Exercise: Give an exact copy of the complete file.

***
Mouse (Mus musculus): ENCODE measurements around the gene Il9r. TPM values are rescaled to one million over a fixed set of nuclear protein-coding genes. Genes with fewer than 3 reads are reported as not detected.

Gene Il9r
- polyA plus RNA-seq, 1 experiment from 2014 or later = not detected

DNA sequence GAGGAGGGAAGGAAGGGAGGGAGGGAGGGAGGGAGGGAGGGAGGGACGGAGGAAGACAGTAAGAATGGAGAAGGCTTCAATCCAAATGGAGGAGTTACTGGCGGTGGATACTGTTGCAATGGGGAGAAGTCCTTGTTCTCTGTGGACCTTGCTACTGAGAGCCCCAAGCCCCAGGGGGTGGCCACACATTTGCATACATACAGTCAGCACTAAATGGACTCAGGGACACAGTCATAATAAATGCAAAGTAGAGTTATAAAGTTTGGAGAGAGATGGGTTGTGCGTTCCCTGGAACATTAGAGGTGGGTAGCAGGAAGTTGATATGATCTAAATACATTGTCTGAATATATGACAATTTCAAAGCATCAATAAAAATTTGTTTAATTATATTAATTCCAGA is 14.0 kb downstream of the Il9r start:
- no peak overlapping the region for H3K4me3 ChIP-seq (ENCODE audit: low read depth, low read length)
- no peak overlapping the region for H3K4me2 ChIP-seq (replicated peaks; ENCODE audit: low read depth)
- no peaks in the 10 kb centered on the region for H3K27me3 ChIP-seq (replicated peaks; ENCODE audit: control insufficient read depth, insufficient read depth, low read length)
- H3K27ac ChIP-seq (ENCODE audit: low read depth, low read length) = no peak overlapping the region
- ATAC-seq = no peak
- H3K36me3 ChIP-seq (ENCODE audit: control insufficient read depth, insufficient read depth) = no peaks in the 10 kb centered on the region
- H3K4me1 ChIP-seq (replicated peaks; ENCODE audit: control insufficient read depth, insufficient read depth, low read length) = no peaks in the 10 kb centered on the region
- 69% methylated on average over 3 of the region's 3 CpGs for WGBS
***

Mouse (Mus musculus): ENCODE measurements around the gene Il9r. TPM values are rescaled to one million over a fixed set of nuclear protein-coding genes. Genes with fewer than 3 reads are reported as not detected.

Gene Il9r
- polyA plus RNA-seq, 1 experiment from 2014 or later = not detected

DNA sequence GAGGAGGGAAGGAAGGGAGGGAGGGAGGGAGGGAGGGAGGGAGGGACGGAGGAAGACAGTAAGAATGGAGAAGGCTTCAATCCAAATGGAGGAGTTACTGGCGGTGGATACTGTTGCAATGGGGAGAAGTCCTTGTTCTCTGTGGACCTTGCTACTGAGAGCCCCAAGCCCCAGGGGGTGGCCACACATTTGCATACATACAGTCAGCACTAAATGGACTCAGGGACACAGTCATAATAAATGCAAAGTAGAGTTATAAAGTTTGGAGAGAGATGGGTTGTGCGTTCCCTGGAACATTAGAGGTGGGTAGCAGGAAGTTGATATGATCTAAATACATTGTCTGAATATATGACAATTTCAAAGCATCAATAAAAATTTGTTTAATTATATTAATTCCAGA is 14.0 kb downstream of the Il9r start:
- no peak overlapping the region for H3K4me3 ChIP-seq (ENCODE audit: low read depth, low read length)
- no peak overlapping the region for H3K4me2 ChIP-seq (replicated peaks; ENCODE audit: low read depth)
- no peaks in the 10 kb centered on the region for H3K27me3 ChIP-seq (replicated peaks; ENCODE audit: control insufficient read depth, insufficient read depth, low read length)
- H3K27ac ChIP-seq (ENCODE audit: low read depth, low read length) = no peak overlapping the region
- ATAC-seq = no peak
- H3K36me3 ChIP-seq (ENCODE audit: control insufficient read depth, insufficient read depth) = no peaks in the 10 kb centered on the region
- H3K4me1 ChIP-seq (replicated peaks; ENCODE audit: control insufficient read depth, insufficient read depth, low read length) = no peaks in the 10 kb centered on the region
- 69% methylated on average over 3 of the region's 3 CpGs for WGBS